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Cold Chain Federation Chief Executive Shane Brennan said: “There is still a lot of flux in demand for fresh and frozen food from different sectors, and cold stores are still very full. We can expect this to continue until food service – restaurants, cafes, bars, catering – starts to resume. Like their customers, the businesses storing and distributing chilled and frozen food around the country are doing their best to prepare for the economic rollercoaster ahead.”

General:

  • We are in the early stages of an economic rollercoaster, with reported predictions putting UK GDP down -35% by end of Q2, down -15% by the end of 2020, then recovery over the course of 2021.  Government will be under pressure to pay back its huge Covid spend. Cold chain businesses need to be prepared and plan for what this means.
  • There is still a lot of flux in demand for fresh and frozen food from different sectors, some will stick and become the ‘new normal’.  Cold chain businesses need to consider customers’ and consumers’ changing demands, adapting and planning ahead wherever possible.
  • Within the trend across all UK governments of a loosening of restrictions, cold chain businesses working across the UK nations need to be aware of differences in rules and policies between the governments. 

Cold chain capacity: Cold storage occupancy rates are still very high, and are expected to remain very high for the near future. The cold chain has coped and adapted very successfully in a time of unprecedented and unpredictable change, and the Cold Chain Federation is having discussions with its members about preparation and resilience for the coming months and beyond. 

Frozen and fresh food shopping:

  • the weekly shop is back. There was around 20% uplift in grocery sales in April, with people shopping once a week rather than the 3 or 4 trips per week before.
  • Sales of frozen ready meals have declined by 15%, but products for home cooking have gone up.
  • The huge growth in home deliveries continues – supermarkets have doubled their capacity, more than 100% growth in older people using home delivery, and local shops are now doing 600,000+ home deliveries from pretty much a standing start.

Food service: The picture for food service over the coming months remains unclear. We can expect restaurant / take-away hybrid arrangements to grow.

Business impacts of the Track and Trace system:

  • Businesses can play an important role in communicating some of the more confusing messages – for example someone with no symptoms who is asked to self-isolate for 14 days will need to do so even if they have a test that comes back negative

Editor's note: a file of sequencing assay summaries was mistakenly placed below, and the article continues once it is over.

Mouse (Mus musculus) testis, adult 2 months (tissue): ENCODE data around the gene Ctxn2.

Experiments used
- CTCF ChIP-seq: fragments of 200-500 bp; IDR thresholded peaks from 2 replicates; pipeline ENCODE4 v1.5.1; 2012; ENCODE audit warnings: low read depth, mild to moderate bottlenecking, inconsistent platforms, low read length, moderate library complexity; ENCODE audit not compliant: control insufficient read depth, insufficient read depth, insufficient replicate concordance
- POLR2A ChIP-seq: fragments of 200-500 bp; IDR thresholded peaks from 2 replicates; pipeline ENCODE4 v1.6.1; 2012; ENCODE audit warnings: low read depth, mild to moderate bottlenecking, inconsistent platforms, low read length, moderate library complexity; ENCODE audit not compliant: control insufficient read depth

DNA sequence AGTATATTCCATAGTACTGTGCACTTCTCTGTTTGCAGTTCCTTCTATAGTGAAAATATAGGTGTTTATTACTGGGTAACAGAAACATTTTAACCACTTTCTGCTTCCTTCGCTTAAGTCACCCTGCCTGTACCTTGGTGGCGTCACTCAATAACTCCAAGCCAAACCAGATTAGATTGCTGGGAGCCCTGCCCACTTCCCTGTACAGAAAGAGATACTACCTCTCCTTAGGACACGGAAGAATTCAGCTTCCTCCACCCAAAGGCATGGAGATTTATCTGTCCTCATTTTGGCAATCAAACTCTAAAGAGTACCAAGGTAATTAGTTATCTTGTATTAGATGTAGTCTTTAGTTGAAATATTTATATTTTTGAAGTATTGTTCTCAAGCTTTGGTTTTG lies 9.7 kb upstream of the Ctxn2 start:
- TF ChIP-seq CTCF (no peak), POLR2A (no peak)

• Tracing close recent contacts: there is no official role for employers, the liaison is between the individual and the tracers. But employers can communicate about the process, provide support / info about testing, offer sick pay or annual leave for periods of isolation with evidence from the track and trace system.  Employers should not provide personal contact details for an employee to another employee, but can make contact on their behalf.
  • How will this dynamic actually work in practice in the cold chain? The Cold Chain Federation will be asking for regular reports from its members and discussing issues with Government as they present.
  • Impacts on the cold chain workforce:
    • As well as reducing transmission, maintaining social distancing in the workplace will be key to keeping down the numbers of employees needing to self-isolate as a ‘close recent contact’ if a colleague tests positive for Covid.
    • Businesses need to plan carefully to minimise inaccuracies when the anticipated Test and Trace App is in use – for example if several employees leave their phones in lockers, close contact between people could be recorded that didn’t actually happen, and close contacts that did happen could be missed.
  • Businesses should expect PHE to investigate any outbreaks, looking at risk assessments and the measures that have been put in place to protect employees, customers and the public.

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